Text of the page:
IMMA Residency Programme
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Process Room, 14.09.09- 27.09.09
Often drawn to the hidden, overshadowed and undefined Quinlan’s practice draws on interests concerning visibility. Recent preoccupations centre on the lineage of ideas we inherit, while considering what we perceive, on account of where we have been, and who we turn to in an effort to enrich our perspectives. Architect and designer Eileen Gray, cave explorer Max Kaemper and Joseph Conrad’s, Heart of Darkness are three ports of call frequented in Quinlan’s practice. Living and haunted by these subjects, Quinlan takes the lead, drawing on points of connection to give rise to a tale, which harbours brave acts, that seize time and fill it with responsibility. Quinlan is interested in situations concerning decision-making particularly those that propel creative processes. Our choices set us apart, yet we are compelled to draw connections in an attempt to link ourselves to one another.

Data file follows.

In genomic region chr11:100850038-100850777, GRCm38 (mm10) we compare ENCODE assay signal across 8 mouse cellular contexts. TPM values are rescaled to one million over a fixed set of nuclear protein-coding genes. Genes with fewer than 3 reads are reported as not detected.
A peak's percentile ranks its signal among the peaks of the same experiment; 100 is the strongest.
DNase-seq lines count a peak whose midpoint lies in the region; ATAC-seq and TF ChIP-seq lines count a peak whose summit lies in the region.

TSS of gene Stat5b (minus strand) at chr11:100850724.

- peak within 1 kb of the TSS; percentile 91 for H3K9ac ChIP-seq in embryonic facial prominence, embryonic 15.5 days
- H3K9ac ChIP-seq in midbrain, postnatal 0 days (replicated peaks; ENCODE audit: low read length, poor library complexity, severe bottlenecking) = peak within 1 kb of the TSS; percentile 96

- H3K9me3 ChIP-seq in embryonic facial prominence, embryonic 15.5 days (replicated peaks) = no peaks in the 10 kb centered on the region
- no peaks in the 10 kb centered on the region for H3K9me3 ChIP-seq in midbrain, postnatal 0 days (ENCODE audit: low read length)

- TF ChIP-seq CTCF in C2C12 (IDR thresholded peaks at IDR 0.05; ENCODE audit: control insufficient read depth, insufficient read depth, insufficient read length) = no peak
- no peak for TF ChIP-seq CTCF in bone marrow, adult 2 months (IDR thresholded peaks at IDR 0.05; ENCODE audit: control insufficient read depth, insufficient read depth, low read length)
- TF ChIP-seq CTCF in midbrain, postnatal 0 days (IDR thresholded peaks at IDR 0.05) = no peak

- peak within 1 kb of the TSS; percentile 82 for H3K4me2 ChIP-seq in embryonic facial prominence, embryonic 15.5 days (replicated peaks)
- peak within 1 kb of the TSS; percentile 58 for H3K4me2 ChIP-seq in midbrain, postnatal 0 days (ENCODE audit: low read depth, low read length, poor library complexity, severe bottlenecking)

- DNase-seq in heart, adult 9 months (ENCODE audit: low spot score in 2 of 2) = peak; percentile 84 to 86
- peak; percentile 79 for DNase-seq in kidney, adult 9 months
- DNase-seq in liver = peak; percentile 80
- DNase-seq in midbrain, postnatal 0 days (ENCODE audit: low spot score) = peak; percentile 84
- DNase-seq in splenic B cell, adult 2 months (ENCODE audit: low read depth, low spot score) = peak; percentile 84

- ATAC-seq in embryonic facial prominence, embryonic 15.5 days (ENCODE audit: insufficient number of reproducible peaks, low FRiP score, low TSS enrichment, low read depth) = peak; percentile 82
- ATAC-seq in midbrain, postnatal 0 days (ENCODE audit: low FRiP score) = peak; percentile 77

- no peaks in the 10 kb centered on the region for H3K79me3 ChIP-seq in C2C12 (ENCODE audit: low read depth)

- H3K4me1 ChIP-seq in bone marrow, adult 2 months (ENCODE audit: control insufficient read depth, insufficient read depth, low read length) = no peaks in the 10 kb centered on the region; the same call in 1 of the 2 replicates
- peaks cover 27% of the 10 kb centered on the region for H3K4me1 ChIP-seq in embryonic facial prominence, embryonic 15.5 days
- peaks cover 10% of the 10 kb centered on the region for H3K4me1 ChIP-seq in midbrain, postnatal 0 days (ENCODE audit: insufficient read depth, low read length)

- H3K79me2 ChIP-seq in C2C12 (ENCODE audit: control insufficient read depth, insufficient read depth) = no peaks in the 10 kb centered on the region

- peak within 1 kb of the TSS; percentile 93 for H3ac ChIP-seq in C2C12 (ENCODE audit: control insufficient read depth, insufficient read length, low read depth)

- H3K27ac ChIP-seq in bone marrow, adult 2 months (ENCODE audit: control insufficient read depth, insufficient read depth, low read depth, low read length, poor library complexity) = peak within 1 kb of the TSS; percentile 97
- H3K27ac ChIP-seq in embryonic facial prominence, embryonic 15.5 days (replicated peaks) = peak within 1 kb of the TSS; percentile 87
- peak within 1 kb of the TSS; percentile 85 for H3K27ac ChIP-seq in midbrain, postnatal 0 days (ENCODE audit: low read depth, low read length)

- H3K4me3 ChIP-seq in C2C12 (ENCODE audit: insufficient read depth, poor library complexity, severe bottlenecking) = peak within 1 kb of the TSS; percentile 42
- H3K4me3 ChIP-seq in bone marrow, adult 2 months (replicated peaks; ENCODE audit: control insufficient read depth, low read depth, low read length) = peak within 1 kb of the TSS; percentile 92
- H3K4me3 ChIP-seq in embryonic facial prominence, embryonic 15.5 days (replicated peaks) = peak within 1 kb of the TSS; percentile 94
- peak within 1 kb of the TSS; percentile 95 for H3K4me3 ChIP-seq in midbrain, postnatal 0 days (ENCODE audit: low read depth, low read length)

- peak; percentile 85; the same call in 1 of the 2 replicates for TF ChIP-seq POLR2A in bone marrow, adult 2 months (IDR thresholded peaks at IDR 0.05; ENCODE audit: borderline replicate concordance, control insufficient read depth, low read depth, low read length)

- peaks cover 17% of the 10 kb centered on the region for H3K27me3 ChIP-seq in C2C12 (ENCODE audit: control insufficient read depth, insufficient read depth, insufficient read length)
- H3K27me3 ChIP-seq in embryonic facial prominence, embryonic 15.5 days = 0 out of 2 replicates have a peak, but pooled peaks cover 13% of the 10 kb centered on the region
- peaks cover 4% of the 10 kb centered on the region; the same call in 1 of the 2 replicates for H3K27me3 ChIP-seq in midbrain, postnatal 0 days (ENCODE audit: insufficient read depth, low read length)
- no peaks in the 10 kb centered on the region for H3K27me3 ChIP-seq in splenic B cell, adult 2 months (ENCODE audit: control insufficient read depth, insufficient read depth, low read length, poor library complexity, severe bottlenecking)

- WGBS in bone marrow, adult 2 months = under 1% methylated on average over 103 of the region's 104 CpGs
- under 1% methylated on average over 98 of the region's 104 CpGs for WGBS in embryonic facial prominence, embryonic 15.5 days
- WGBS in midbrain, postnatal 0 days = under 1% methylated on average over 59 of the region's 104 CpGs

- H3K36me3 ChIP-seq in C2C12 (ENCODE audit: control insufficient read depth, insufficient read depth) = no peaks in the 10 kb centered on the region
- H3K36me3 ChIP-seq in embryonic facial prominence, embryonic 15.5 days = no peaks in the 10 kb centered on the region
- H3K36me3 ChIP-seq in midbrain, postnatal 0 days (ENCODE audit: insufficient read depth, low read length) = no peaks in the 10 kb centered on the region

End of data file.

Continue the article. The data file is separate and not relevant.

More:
The inexhaustible configurations and outcomes presented by the tangram struck Quinlan as an appropriate means of introducing images. Used together with stop motion, this system articulates a state of becoming, whereby images are constantly transforming, slipping past themselves, interacting, evoking and carrying resonances of other images and events. Rather fittingly, this structure allows the work to develop in tandem with her findings, accomodating the addition of material uncovered on route.
Recent exhibitions include AutoItalia, London, St Paul St Gallery, Auckland, Care Of Gallery, Milan and the Douglas Hyde Gallery, Dublin. Recent awards include a residency at Centre Culturel Irlandais, Paris and Picture This, Bristol. In 2007 she was selected for the Fondazione Ratti Programme led by Yona Friedman and in 2006 was awarded the AIB Prize. Quinlan is in the collection of the Irish Museum of Modern Art and the Arts Council of Ireland. She is currently studying at the Piet Zwart Institute, Rotterdam.
For a printable version of this information please download the following document Linda Quinlan: The Process Room (Word doc 2000 - 37.5KB)
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